The first week in Quito flew by. We’re already on the second one and much of the city is still foreign to me. We arrived late on Sunday the 14th and then had long lines to get through for immigration and customs because five other international flights came in at the same time. Luckily, we met lots of new teachers waiting in line, too.
We're really here!!
There’s talk that they are building a new airport away from the city and varying reports of when it will be done – 2 months to a few years, depending on who you talk to. I’m all for it considering it took us almost three hours to get through all of the lines. We eventually packed ourselves into a van with three other teachers, two drivers and about 15 pieces of luggage. I think we all breathed a big sigh of relief when we arrived at the hotel at 1:30 am. Some because they could take a shower and get in bed; others because the van started to feel a bit like a clown car toward the end.

At that time of night, the streets were empty, but that didn’t stop a car alarm from starting outside our window at around 3 am. And the dogs in the neighborhood had to join in as well. Coming from quiet Munich and Wisconsin, the noises at nighttime here took some getting used to. For example, the planes fly through the city to get to the airport. At first, I was really put off by the noise they make, but you can actually see them flying in and taking off. That makes the noise a bit better. And after a week here, I don’t pay much attention to them anymore.

View from the overlook -
can't see too much of the city though.
The next day was our first day of orientation – we had a tour throughout the city with the buddy coordinator, Mabel (pronounced “Ma-Bell”), pointing out the sites. We stopped at this great overlook closer to the historic city center. We also drove through the city center and I saw a ton of fabric and yarn shops! Someone is going to have her hands full. One of the other new teachers is a sewing enthusiast so she and I will be having lots of fun together, I imagine. Unlike our last school, she’s the only New Zealander in the group. The rest are either Americans or Canadians.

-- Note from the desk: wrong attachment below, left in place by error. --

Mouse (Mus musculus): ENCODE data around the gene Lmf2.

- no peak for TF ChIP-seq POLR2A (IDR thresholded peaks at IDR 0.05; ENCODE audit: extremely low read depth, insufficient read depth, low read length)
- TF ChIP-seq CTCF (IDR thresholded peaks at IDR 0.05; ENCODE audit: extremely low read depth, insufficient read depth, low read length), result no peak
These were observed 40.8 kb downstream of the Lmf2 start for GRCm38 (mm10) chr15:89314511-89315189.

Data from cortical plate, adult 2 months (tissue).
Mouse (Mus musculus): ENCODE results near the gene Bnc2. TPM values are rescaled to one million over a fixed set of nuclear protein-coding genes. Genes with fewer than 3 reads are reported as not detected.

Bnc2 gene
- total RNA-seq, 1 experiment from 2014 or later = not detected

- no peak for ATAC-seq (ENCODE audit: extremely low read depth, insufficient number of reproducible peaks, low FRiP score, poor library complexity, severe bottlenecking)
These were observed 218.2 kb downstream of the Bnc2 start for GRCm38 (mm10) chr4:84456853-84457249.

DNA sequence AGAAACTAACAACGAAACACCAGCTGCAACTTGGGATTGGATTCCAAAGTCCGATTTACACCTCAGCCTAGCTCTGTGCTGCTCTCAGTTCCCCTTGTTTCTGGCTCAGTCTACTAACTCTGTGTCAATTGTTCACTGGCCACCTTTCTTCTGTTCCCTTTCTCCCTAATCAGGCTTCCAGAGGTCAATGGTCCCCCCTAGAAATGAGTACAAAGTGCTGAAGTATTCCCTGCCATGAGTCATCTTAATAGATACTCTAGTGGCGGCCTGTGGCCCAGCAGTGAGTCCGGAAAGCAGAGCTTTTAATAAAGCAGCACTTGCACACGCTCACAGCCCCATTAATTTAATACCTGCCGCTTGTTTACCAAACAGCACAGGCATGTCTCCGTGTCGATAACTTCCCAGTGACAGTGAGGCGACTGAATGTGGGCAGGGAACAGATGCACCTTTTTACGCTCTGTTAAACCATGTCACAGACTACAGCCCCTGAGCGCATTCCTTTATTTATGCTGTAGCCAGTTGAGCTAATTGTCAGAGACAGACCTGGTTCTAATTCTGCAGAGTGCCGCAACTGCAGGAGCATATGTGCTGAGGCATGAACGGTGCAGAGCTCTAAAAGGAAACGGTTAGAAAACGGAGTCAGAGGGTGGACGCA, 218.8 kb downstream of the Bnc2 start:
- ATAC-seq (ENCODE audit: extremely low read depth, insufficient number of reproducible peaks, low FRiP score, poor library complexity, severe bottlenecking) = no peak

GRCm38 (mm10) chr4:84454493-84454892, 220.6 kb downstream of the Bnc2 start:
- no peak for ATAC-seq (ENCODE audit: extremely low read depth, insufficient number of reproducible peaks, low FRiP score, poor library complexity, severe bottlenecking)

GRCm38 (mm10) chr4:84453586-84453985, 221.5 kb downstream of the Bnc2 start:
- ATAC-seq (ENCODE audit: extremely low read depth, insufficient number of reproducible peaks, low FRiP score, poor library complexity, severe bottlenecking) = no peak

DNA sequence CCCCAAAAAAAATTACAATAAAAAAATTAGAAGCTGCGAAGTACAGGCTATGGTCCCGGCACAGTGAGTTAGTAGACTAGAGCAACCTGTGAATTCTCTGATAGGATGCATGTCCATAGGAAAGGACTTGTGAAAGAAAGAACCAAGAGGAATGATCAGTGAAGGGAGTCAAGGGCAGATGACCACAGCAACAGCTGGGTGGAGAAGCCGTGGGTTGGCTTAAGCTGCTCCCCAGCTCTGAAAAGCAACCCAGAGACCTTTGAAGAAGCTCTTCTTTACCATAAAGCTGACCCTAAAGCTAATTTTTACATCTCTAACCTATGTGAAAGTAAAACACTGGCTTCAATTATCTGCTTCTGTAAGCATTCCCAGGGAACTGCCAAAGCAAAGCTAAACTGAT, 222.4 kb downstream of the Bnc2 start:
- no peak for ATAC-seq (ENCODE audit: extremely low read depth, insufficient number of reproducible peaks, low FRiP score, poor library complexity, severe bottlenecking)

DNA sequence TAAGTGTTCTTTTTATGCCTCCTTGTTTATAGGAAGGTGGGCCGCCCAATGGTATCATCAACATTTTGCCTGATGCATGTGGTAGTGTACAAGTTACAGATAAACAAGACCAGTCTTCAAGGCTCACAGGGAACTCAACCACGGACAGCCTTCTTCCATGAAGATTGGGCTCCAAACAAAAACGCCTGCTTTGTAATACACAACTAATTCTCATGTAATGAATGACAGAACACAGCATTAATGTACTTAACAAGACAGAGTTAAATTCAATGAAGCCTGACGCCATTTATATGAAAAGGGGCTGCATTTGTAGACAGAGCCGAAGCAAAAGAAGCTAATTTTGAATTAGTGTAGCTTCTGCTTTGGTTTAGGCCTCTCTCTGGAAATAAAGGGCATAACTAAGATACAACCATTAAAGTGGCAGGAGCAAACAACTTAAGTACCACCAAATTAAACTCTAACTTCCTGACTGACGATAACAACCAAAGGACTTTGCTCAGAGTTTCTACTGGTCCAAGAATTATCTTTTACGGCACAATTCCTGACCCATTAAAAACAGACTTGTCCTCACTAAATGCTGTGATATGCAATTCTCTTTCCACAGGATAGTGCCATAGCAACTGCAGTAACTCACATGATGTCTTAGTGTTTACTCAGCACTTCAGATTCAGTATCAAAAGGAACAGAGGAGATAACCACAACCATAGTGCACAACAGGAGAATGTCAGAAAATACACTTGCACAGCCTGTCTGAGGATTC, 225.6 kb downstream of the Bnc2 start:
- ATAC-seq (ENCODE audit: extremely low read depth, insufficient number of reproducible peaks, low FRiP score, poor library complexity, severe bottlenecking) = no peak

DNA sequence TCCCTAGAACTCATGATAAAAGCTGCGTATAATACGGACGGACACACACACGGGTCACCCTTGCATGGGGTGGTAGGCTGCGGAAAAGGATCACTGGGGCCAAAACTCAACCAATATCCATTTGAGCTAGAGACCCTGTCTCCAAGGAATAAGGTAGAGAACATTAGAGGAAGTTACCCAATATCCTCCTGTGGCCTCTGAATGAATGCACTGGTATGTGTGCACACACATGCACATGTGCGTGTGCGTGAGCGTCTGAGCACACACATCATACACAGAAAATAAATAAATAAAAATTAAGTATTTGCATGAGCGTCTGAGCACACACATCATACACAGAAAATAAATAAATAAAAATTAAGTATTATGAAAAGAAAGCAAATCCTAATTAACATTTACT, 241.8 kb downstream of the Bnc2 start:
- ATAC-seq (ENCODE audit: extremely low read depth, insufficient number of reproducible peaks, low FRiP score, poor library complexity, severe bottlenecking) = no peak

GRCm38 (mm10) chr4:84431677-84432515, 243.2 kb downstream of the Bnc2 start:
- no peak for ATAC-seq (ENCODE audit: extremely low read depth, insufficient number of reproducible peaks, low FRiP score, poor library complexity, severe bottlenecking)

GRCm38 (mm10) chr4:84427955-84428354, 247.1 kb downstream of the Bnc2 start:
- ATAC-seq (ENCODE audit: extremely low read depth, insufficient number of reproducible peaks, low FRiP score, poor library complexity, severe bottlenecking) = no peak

Mabel coordinated Ecuadorian teachers to be our buddies for the first week. We even started to see available apartments on the first day! I know you all are excited to hear about our place, but we don’t have pictures yet so you’ll have to wait a little!

August 17, 2011

End of our Road Trip - Minnesota!

I'm actually writing this a couple weeks after we finished our roadtrip, but better late than never! Taking a slightly different route this time, we left Fort Collins to head through the southeastern tip of Wyoming to Nebraska to South Dakota. We stayed a night in Valentin, Nebraska, but then kept moving to Rochester, Minnesota, to see my friend from college and her husband - Dr. Lizzie and Dan. Their 9-month-old, Julia, thoroughly entertained us with her toothy smile and their cute Vizsla, Cosmo, also raced around.

After Rochester, we headed up to Minneapolis for a few nights with my step-grandmother, Sherry, and to see old friends. I'm so glad I had time to meet up with a previous composition professor of mine and three former co-workers/bosses at the university. Walking around my campus all grown up was a bit surreal, but I love the vibe on a college campus. The night we got in we took Sherry out for a nice meal in a cute neighborhood near her house - she seemed like she needed to get out after a full day of watching the granddaughter!